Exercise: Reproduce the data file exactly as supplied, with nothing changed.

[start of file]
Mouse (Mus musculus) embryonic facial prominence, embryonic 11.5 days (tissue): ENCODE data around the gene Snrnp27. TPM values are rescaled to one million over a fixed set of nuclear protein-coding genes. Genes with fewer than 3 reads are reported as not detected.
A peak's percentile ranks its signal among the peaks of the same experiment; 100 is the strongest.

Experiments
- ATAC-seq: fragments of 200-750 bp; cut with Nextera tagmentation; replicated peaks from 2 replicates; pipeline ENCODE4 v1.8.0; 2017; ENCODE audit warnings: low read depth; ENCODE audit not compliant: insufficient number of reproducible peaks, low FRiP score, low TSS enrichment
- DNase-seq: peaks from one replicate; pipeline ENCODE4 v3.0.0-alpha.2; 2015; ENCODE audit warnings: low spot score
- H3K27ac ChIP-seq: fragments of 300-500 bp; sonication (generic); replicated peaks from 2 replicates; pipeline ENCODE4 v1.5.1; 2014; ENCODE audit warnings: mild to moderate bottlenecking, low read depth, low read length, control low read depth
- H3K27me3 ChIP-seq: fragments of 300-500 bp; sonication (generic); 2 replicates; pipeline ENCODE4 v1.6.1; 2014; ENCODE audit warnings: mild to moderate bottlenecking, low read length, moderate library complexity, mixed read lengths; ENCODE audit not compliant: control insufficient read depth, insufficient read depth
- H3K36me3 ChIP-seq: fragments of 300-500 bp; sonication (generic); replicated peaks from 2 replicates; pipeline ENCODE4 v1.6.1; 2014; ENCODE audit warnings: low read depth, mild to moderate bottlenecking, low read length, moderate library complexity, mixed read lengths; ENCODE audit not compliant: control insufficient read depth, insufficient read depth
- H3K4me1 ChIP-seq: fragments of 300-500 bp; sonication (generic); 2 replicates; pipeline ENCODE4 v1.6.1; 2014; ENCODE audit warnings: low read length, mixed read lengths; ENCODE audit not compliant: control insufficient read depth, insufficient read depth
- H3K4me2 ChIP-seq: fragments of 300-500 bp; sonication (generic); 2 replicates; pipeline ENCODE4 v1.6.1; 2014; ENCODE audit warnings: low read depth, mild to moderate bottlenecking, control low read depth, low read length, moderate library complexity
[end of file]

Mouse (Mus musculus) embryonic facial prominence, embryonic 11.5 days (tissue): ENCODE data around the gene Snrnp27. TPM values are rescaled to one million over a fixed set of nuclear protein-coding genes. Genes with fewer than 3 reads are reported as not detected.
A peak's percentile ranks its signal among the peaks of the same experiment; 100 is the strongest.

Experiments
- ATAC-seq: fragments of 200-750 bp; cut with Nextera tagmentation; replicated peaks from 2 replicates; pipeline ENCODE4 v1.8.0; 2017; ENCODE audit warnings: low read depth; ENCODE audit not compliant: insufficient number of reproducible peaks, low FRiP score, low TSS enrichment
- DNase-seq: peaks from one replicate; pipeline ENCODE4 v3.0.0-alpha.2; 2015; ENCODE audit warnings: low spot score
- H3K27ac ChIP-seq: fragments of 300-500 bp; sonication (generic); replicated peaks from 2 replicates; pipeline ENCODE4 v1.5.1; 2014; ENCODE audit warnings: mild to moderate bottlenecking, low read depth, low read length, control low read depth
- H3K27me3 ChIP-seq: fragments of 300-500 bp; sonication (generic); 2 replicates; pipeline ENCODE4 v1.6.1; 2014; ENCODE audit warnings: mild to moderate bottlenecking, low read length, moderate library complexity, mixed read lengths; ENCODE audit not compliant: control insufficient read depth, insufficient read depth
- H3K36me3 ChIP-seq: fragments of 300-500 bp; sonication (generic); replicated peaks from 2 replicates; pipeline ENCODE4 v1.6.1; 2014; ENCODE audit warnings: low read depth, mild to moderate bottlenecking, low read length, moderate library complexity, mixed read lengths; ENCODE audit not compliant: control insufficient read depth, insufficient read depth
- H3K4me1 ChIP-seq: fragments of 300-500 bp; sonication (generic); 2 replicates; pipeline ENCODE4 v1.6.1; 2014; ENCODE audit warnings: low read length, mixed read lengths; ENCODE audit not compliant: control insufficient read depth, insufficient read depth
- H3K4me2 ChIP-seq: fragments of 300-500 bp; sonication (generic); 2 replicates; pipeline ENCODE4 v1.6.1; 2014; ENCODE audit warnings: low read depth, mild to moderate bottlenecking, control low read depth, low read length, moderate library complexity